The generics' primary objection to validity was that the claim involved added matter. That is, the patent presented the skilled team with information about the invention which was not directly and unambiguously derivable from the international application on which it was based. Although the application disclosed a patch with the same structure and composition as the reference patch claimed in the patent, the application did not suggest that this should be used as a starting dose. In contrast, the patent explicitly disclosed a rivastigmine patch with a starting dose the same as that of the reference patch.
Arnold J accepted the generics' contention that if the claim is construed as Novartis contended, the amendments to the application made during prosecution amounted to disclosure of a new invention altogether. According to the judge, the patent taught the skilled team for the first time that it is the starting dose delivered by the patch that matters, not the structure or composition of the patch, whereas the application presented the structure and composition of the patch as the core of the invention. As a result, the patent was invalid for added matter.
5. Invalidity for obviousness
In their obviousness attack, the generics relied only on United States Patent No. 6 335 031, co-owned by Novartis. There was no dispute that the US patent disclosed the administration of rivastigmine by a transdermal patch with a structure and composition the same as that in the reference patch in the patent in suit. The essential difference was that the US patent did not disclose the use of a starting dose of that released by a reference patch. With regards to inventive step, the key area of disagreement was the starting dose the skilled team would select when administering rivastigmine using patches of the kind disclosed in the US patent.
Although it did not disclose a starting dose, the US patent stated that the size of the patch:
'may be determined by routine bioavailability tests comparing the blood levels of active agents after administration of [rivastigmine] in a composition according to the invention to intact skin and blood levels of [rivastigmine] observed after oral administration of a therapeutically effective dose of the compound [emphasis added]'.
Novartis submitted that this would lead the skilled team to administer as a starting dose, a patch of a dose equivalent to that of the starting dose in the oral rivastigmine regimen, that is the sub-therapeutic dose. This would mean the starting dose would be half that released by the reference patch disclosed in the patent. The generics on the other hand said that this statement in the US patent would lead the skilled team to do exactly what the statement said, and administer what was known to be the lowest therapeutic oral dose of rivastigmine as a starting dose. This would mean the starting dose would be that released by the reference patch disclosed in the patent. Arnold J accepted the generics' position and found the patent obvious in light of the US patent.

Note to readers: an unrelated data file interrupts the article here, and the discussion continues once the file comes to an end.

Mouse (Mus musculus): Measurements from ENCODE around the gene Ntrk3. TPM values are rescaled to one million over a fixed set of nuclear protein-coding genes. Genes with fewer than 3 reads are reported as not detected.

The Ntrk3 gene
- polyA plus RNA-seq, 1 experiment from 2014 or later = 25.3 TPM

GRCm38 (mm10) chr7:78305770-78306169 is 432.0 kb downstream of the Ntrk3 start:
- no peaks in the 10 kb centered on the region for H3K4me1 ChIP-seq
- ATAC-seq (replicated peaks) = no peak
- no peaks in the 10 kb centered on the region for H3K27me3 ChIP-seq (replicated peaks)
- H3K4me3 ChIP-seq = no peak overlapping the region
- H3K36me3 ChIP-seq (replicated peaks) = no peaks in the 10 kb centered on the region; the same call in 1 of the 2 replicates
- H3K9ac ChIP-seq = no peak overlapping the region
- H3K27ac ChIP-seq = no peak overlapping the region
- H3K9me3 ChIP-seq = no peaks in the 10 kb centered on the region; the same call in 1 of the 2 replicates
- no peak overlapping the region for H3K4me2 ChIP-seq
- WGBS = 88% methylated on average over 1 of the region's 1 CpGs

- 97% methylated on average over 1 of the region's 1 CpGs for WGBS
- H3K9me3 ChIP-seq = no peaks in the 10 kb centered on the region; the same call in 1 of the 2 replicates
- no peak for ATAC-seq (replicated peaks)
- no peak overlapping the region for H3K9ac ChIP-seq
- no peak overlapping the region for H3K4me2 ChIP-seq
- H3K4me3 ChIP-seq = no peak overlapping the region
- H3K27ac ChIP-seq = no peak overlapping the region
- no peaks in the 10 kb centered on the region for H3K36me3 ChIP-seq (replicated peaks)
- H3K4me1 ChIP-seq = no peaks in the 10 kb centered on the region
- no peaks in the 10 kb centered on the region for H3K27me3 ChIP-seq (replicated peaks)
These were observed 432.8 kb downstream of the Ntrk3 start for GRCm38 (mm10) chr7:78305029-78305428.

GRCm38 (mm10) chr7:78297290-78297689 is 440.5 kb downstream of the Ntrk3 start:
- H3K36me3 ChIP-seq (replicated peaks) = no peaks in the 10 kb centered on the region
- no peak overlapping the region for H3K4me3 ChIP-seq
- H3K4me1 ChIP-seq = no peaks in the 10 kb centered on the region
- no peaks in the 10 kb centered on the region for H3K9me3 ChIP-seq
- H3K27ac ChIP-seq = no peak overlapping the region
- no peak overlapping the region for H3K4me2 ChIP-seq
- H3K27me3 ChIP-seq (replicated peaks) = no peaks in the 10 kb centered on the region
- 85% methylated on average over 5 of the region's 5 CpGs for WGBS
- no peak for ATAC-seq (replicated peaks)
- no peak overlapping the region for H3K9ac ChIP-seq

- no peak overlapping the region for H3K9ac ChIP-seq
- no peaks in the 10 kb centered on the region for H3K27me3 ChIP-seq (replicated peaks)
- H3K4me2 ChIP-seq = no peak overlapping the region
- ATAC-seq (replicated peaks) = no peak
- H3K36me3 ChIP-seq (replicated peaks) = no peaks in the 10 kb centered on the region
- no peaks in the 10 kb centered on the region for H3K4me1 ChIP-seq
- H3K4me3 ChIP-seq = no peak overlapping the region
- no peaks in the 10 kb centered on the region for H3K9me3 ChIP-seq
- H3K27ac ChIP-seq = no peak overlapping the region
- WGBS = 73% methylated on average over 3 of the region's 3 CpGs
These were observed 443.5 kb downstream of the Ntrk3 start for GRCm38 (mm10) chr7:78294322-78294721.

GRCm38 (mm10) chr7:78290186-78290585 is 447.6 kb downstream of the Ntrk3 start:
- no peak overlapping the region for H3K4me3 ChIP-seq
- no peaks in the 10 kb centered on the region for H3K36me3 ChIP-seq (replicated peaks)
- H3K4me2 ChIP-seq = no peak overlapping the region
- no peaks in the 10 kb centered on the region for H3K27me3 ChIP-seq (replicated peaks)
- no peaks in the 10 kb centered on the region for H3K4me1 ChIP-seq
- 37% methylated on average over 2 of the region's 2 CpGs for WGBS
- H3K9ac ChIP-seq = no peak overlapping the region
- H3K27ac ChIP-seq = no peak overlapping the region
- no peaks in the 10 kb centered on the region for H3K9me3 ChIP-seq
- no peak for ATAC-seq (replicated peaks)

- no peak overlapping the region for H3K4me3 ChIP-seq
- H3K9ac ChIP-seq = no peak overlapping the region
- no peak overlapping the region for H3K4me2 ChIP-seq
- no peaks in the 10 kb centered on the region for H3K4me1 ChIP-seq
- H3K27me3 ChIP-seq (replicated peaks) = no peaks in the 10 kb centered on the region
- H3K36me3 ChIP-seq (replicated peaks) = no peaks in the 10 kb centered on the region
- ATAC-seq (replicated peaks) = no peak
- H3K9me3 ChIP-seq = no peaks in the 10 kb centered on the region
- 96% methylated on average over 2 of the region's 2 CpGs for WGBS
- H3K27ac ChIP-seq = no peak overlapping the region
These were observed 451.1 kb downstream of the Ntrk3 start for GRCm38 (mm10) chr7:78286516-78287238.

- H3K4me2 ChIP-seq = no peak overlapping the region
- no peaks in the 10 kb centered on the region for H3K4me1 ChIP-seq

6. Patent not insufficient
As Arnold J confirmed, a patent will be insufficient if the skilled person cannot carry out the claimed invention given the description in the specification and the common general knowledge, or if the claims are ambiguous or excessively broad. However neither of these attacks applied to Novartis' patent.
The generics argued that the claim was excessively broad in that if the claim extended to any patch that delivers a starting dose which is that of the reference patch, the claimed benefit of tolerability is not plausibly obtained across the breadth of the claim. However in light of the expert evidence, Arnold J agreed with Novartis that a skilled person would know not to use a formulation that would not have the benefit of enhanced tolerability. The patent was not insufficient merely because it was possible to imagine a way of implementing the claim badly, because in practice this was not something the skilled person would do.
The generics also argued that the claim was ambiguous, because if the claim extends to any patch that delivers a starting dose which is that of the reference patch, the patent did not enable the skilled team to determine whether or not any other patch delivers 'the same' starting dose as the reference patch. Arnold J rejected this argument based on expert evidence that the skilled team would be able to select an appropriate statistical test to determine whether or not the patch delivered the same dose.
7. Generics would have infringed
Having found the patent invalid, Arnold J dealt with infringement briefly, finding that the generics would have infringed had the patent been valid. There was no dispute that the generics' patches were identical to Novartis' Exelon patches, save for the branding, and were in fact made by the same manufacturer. The generic patches would plainly be used for the claimed indication wherein rivastigmine is administered in a dosage regime beginning with the claimed starting dose.
8. What next?
It remains to be seen whether Novartis will appeal the Patent Court's invalidity finding. In the meantime, Novartis' European Patent remains under opposition at the EPO by 13 opponents and the Opposition Division has already issued a provisional opinion that the patent is invalid for added matter and insufficiency. Oral proceedings are scheduled for 15 to 17 December 2015.